By David A. Alpert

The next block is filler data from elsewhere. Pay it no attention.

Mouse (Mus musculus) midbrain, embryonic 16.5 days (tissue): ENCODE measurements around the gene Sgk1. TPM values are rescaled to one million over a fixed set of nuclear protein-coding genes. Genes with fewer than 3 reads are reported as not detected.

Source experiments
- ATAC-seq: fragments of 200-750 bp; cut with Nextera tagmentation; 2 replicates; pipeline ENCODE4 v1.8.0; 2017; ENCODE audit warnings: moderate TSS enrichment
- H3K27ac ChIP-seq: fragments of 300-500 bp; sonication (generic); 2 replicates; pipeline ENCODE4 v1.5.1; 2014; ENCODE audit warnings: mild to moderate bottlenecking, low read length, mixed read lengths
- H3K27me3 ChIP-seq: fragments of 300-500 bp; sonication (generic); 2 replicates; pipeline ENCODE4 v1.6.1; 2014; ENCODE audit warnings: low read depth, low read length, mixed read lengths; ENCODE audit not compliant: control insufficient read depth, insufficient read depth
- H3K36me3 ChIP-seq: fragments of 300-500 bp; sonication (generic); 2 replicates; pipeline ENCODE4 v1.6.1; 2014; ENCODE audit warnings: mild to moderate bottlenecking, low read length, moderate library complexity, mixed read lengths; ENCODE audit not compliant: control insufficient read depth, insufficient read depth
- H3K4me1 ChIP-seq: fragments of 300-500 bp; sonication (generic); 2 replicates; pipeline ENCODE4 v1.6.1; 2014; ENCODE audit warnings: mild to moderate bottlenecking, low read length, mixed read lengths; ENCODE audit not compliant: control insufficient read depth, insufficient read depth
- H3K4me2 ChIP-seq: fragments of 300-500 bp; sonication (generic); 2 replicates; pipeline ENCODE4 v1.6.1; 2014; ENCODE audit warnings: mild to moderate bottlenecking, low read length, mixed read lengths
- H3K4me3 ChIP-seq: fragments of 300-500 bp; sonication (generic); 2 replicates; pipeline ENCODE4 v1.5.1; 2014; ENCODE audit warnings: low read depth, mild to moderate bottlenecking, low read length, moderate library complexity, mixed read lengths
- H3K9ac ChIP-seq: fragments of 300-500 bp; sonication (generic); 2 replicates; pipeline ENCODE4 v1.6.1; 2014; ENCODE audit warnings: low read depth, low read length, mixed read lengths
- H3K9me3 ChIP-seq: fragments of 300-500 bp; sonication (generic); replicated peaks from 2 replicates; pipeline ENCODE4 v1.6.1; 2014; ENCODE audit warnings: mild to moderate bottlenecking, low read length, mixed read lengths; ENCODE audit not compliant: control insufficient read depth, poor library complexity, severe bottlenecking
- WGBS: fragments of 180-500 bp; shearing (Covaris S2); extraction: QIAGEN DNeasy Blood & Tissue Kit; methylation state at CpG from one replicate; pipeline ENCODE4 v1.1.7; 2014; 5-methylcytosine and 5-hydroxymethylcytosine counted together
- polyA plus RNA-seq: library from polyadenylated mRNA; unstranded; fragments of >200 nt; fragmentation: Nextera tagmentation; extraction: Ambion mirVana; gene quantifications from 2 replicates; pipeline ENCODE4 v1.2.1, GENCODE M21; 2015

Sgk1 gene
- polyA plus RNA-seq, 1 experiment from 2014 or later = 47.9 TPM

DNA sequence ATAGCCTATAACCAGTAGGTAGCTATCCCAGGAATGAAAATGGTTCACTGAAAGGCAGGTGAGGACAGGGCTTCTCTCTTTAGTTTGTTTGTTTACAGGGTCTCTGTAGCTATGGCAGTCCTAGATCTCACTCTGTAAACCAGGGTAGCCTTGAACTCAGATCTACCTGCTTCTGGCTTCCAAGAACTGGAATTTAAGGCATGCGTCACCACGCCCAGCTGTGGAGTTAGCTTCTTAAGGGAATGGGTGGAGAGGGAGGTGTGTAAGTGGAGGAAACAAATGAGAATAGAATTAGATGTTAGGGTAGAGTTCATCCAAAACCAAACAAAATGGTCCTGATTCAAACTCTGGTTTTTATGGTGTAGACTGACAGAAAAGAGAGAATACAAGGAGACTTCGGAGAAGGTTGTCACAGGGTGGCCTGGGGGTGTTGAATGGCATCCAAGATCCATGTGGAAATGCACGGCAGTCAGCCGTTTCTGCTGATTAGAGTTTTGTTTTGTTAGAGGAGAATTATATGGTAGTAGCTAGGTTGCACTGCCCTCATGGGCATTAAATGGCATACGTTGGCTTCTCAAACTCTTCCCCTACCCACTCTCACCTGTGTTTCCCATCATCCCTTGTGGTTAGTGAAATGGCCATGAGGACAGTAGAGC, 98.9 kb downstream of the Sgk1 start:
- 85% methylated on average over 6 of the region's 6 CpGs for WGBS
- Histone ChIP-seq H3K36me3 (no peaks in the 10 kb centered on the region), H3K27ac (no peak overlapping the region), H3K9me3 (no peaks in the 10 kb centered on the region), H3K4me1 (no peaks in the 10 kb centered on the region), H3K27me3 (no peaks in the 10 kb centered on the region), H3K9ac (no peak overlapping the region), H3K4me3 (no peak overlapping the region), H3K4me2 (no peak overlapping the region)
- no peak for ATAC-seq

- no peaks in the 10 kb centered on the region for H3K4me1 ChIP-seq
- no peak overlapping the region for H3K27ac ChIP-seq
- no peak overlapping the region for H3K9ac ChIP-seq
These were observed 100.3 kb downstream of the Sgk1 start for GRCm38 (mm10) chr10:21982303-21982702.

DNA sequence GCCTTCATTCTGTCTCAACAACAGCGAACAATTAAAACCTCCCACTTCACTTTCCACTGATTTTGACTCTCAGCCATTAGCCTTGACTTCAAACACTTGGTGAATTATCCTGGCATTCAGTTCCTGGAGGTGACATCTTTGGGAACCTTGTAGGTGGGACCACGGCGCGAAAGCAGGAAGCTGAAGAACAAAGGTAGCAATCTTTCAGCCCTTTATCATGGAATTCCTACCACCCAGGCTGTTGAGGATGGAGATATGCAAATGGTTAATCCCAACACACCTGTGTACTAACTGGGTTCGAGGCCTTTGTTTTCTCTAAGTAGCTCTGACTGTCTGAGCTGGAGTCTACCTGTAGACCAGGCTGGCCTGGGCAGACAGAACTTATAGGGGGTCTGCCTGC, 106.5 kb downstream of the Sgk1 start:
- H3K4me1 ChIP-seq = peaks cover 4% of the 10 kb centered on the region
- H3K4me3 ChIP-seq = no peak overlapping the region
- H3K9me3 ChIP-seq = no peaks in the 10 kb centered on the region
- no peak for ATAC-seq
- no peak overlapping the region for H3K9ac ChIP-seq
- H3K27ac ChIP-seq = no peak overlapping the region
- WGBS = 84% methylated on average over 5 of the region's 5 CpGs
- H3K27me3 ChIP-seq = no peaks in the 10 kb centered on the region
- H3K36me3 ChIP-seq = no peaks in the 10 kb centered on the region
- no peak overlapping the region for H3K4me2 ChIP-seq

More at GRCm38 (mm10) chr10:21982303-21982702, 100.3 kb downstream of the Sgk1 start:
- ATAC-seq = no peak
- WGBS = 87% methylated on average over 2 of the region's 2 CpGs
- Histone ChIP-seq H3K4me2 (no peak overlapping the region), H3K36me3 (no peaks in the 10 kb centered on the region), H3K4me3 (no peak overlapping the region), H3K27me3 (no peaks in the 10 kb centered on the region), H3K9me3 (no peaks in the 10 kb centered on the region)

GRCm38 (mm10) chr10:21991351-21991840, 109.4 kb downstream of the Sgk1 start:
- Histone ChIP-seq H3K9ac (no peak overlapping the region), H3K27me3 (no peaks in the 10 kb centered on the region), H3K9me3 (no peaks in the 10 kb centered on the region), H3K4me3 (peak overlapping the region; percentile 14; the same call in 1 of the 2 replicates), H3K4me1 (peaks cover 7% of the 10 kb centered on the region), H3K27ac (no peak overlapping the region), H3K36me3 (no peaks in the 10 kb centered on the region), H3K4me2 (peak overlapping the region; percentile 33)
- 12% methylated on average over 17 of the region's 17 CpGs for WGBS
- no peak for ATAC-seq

A convenience store called Short Stop 24 on Woodman Avenue experienced a business boom throughout football season. Almost daily, the seniors on the team, along with other teammates, would sit at the shop and eat and talk for an hour or so after practice.Â Â âFootball kids usually hang out a lot,â Tim Allan â08 said. âThe hours we put in throughout spring, summer and Hell Week really add a lot to our bonds. For seniors especially, weâve been with the same guys for four years.âThe boysâ basketball team also hangs out together. âWe always eat together before games,â Jaime Dybuncio â08 said.The team usually goes with three drivers, typically Dybuncio, Marco Sisto â08 and Jakarri Hamlin â08. Â They often go to the food court at Westfield Fashion Square mall in Sherman Oaks, where Dybuncio and Sisto favor the Crepe X-press restaurant.Â The team does not have a specific spot to hang out in, nor do they stick to teammates during free periods while at school. But Sisto said the older players on a team make a big effort to make the younger basketball players feel welcome on the team.Â Â âWe make a big deal whenever we see them on campus,â Sisto said.Â Â Â Â Â Â Â Â The recurring theme is that a teamâs time practicing and playing together generally strengthens the bonds between teammates away from the confines of the gym, pool or field.Â The boysâ soccer team is also close knit, according to Andy Firestone â08. âIt takes a lot of team unity on the field,â and that carries off the field, Firestone said. Soccer players go to Big Mamaâs and Papaâs pizzeria after practices, and occasionally to IHOP for team brunches, Firestone said.Â âOnce the season starts, everyone becomes a lot closer,â Firestone added.Â The boysâ water polo team is also extremely close in and out of the pool, Wesley Yip â08 said.Â Â âIt [team bonding] starts off in the pool over the summer, because we spend four and a half hours together a day,â Yip said. âAlso, the difficulty of the practices brought us together.âÂ Â The team would go after summer practices to local eateries such as Du-parâs, Carneyâs and Il Tramezzino.Â Other days the team would go to the beach and spend the rest of the day together.Â No other team has a distinct on-campus âspotâ like boysâ water polo.Â During free periods, the water polo boys can often be seen hanging out in the office of chaplain Father J. Young, or as he is affectionately known, FJ.Â âFJ is almost like another coach, or another member [of the water polo team],â Yip said. âHe comes to all the games and travels with the team.âYoungâs predecessor as chaplain, Bishop Oliver Garver, had a close relationship with then-water polo coach Rich Corso.Â When the water polo team sought trainers for its annual trip to San Jose in the fall of 1996, Youngâs first year, there were none to be spared.Â âSo someone said, âWhy not take the priest?ââ Young said.From there, Young and Corsoâs relationship blossomed to the point where Corso became âone of my closest friends on the faculty,â Young said.When Corso left to coach the UC Berkeley girlsâ water polo team, Young became close with his replacement, Larry Felix.Â Â Â As a result of Youngâs support of the water polo team, members of the team have become fixtures in his office over the last decade. âHeâs like our life coach,â Yip explained.